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2 - COVID-19, Health Inequalities and the Lived Experience of British Muslims

Published online by Cambridge University Press:  18 October 2023

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Summary

COVID-19, Health Inequalities and British Muslims

Black and Minority Ethnic (BME) communities have been disproportionately affected by COVID-19: death rates are higher and survival rates are lower, with statistics varying in different BME communities (Public Health England 2020b). BME communities are at risk of higher infection rates and mortality rates due to certain pre-disposed health conditions and living in poorer, overcrowded housing (Meer et al. 2020). These higher infection and mortality rates together with the fear of spreading the virus or catching it from others have caused further distress. Ethnic minorities in Britain have experienced a disproportional impact of COVID-19, as for these groups the pandemic was translated as a syndemic pandemic (Bambra et al. 2020) because of pre-pandemic inequalities on all social determinants of health such as unhealthy dietary practices, poor housing and working conditions, unemployment, poor access to healthcare, high levels of inactivity and discrimination that ethnic minorities and the majority of British Muslims live with.

This chapter highlights the disproportionate impact of COVID-19 on British Muslims and how the pandemic exposed prevalent health inequalities in the UK. We critically analyse the discussions around faith in relation to COVID-19, victim blaming, its impacts and the socioeconomic consequences of COVID-19 lockdowns on marginalised British Muslims. We evaluate the vulnerabilities of British Muslims working in the NHS and healthcare and the responses by professional Muslim organisations providing healthcare awareness. We explore the interplay of ethnicity, religion and deprivation in negotiating the particular challenges of living through COVID-19. We critically evaluate and problematise the notions around ‘vaccine hesitancy’, and question the emphasis on national religious organisations of British Muslims for responses to COVID-19 instead of professional medical organisations or small-scale community-based organisations. We assess the impact of COVID-19 on British Muslim families, children, charity and voluntary organisations, physical activity, mental health and wellbeing, and how British Muslims living in deprived neighbourhoods responded to the pandemic through engaging with community groups. We highlight the work of neighbourhood and community-based organisations and services for healthcare awareness by professional Muslim groups. This chapter also includes multidisciplinary perspectives of academics and practitioners on the pandemic, lockdown, vaccination and subsequent socioeconomic implications of COVID-19 with regard to British Muslims’ lived experience.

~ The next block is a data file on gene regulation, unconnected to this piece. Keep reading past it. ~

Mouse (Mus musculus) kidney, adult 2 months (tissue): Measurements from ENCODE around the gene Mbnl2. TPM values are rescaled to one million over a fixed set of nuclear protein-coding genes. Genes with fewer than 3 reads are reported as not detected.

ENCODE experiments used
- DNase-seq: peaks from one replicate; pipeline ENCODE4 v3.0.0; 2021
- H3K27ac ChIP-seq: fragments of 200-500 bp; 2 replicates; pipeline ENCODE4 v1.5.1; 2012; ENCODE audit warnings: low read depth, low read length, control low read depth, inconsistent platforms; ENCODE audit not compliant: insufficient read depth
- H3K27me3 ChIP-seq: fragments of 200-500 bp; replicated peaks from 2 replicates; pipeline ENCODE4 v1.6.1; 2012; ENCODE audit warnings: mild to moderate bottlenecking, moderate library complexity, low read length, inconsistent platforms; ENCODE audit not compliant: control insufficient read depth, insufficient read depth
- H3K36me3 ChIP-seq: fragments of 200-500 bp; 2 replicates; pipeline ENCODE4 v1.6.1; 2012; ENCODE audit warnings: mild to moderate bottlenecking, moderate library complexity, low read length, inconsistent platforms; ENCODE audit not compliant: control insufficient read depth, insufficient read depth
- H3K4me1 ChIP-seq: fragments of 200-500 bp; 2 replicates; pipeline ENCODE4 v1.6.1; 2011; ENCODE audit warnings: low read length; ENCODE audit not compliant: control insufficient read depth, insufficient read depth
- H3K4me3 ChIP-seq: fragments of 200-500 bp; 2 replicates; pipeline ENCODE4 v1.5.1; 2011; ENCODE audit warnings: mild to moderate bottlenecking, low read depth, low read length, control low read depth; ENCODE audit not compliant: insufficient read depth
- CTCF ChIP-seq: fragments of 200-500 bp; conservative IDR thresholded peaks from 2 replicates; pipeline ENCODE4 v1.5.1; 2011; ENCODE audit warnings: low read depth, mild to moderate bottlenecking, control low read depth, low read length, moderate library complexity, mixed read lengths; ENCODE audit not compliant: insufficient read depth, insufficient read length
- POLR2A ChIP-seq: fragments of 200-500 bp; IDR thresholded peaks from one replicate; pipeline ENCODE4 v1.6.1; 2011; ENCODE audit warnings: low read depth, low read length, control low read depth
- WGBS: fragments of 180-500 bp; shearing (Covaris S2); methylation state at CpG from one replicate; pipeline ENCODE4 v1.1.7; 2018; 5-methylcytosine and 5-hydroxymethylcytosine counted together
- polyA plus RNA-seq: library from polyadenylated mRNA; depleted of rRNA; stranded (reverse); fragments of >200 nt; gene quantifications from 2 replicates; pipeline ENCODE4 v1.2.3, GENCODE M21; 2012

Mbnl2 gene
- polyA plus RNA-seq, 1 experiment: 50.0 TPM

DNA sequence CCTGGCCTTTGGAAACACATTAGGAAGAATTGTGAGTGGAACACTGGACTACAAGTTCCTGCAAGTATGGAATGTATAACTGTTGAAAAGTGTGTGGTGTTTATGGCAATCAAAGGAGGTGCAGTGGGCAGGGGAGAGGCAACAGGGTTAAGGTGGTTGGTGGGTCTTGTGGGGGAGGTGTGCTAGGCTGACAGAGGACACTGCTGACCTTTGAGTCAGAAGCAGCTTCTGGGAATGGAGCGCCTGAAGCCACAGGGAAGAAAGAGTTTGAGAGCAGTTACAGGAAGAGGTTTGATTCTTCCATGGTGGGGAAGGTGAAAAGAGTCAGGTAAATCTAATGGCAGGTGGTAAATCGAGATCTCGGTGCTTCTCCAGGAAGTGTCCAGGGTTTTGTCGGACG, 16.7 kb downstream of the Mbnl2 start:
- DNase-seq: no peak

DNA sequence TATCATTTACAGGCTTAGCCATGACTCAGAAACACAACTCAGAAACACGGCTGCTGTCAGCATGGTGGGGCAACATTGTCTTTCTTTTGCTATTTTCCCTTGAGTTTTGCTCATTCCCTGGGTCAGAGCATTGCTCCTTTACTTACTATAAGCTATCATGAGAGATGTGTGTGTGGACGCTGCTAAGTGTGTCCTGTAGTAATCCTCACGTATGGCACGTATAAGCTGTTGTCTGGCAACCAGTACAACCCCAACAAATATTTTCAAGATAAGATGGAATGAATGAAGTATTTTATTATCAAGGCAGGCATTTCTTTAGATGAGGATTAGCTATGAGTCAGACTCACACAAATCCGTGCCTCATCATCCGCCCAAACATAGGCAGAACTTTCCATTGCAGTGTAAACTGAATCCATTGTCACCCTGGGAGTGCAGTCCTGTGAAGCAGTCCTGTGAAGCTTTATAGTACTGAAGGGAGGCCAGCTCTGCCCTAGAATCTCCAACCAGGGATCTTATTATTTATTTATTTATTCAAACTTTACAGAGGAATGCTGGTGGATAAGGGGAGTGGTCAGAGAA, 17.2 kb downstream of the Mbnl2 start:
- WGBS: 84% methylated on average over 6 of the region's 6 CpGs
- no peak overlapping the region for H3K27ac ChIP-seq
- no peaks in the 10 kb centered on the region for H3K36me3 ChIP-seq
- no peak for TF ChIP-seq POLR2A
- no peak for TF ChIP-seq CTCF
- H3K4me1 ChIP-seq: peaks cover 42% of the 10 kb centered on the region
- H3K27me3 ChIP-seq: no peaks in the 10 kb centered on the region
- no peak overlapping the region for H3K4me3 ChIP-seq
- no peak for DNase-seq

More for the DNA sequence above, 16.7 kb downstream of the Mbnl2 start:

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Publisher: Edinburgh University Press
Print publication year: 2023

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